There's exceptions - timberlocks have a rated shear strength, as do ledgerlocks, and simpson makes some structural screws - but they're pretty specialized items, and pricey. Can be useful for situations where you need a lot of pullout resistance, though - like to attach strapping, over foam, for a rainscreen wall, in a high-wind zone; or for attaching deck ledgers.

    But AFAIK, nobody in the US makes one that you can use in a hanger, or hurricane strap, or whatever.
  13. AZ Contractor

    AZ Contractor In the Trades

    Messages:
    90
    Location:
    Phoenix, AZ
    I beg to differ.

    You're adding 1.5 times the load on each joist adjacent to the cut joist when you cut that 'center' joist. I'm pretty sure the floor joists are rated to carry loads up to their max and sized accordingly.

    By cutting that 'center' joist you're more likely than not exceeding the max load on the adjacent joists.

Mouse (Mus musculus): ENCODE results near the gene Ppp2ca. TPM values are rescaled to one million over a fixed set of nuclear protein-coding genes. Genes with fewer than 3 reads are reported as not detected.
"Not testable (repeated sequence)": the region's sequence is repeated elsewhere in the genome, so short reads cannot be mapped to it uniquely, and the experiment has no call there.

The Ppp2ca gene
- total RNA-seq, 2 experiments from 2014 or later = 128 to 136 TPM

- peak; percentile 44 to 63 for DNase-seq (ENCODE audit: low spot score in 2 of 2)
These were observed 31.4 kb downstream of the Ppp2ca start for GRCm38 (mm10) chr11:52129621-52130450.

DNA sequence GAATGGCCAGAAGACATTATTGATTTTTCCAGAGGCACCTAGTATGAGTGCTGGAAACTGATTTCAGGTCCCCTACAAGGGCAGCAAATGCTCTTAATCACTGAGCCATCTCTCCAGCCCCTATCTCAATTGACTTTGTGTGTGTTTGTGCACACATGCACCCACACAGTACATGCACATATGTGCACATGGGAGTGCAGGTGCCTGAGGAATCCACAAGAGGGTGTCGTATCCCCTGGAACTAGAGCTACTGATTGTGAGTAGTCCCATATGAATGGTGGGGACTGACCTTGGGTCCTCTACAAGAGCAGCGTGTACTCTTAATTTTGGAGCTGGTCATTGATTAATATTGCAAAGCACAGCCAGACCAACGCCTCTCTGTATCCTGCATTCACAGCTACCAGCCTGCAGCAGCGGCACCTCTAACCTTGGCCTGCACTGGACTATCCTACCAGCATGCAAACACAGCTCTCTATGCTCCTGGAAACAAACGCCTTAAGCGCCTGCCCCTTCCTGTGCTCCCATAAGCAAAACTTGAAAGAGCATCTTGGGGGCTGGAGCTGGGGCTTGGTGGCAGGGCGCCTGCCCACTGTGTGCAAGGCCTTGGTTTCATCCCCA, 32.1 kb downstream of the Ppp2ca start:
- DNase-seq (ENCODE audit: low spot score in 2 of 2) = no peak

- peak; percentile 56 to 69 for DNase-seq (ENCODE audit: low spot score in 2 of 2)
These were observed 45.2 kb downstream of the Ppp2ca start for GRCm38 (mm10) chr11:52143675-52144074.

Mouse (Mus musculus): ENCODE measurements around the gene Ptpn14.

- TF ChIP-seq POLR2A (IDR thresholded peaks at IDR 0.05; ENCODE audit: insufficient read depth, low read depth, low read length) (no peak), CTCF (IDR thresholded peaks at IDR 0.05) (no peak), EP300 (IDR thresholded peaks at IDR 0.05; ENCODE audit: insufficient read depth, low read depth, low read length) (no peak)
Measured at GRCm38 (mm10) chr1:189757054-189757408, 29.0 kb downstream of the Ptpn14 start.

I would sister another joist to them.

    How much does a tub full of water weigh?

    Add that to the max load on those joists and you're probably looking for trouble.
  14. Mikey

    Mikey Aspiring Old Fart, EE, computer & networking geek

    Messages:
    2,736
    Location:
    Central Florida
    The amount that I don't know vastly exceeds the amount that I do in all fields, and the ratio is getting worse... However, I did know that Simpson specifies specific nails for their products, just never knew why (other than for crass marketing reasons). I'm a "gotta know why" kind of guy.
  15. statjunk

    statjunk DIY Senior Member

    Messages:
    542
    The reason I said use screws is that I've had to header off joists twice in on my current project in the last year. Neither time was I able to get a hammer in there and definetly not my framing nailer. So I had to use screws. I guess I should have used deck screws. Next time.

    Tom
  16. Nate R

    Nate R New Member

    Messages:
    472
    Location:
    Milwaukee, WI
    Maybe I'm wrong, but my line of thinking agrees w/ AZ.

    Cast Iron tub is what, 300 lbs? And many tubs can hold 35 gals of water w/ no one in them, correct? 20 gals of water is about 167 lbs. Add a 200 lb person and you're looking at 667 lbs total over those 3 joists for the tub.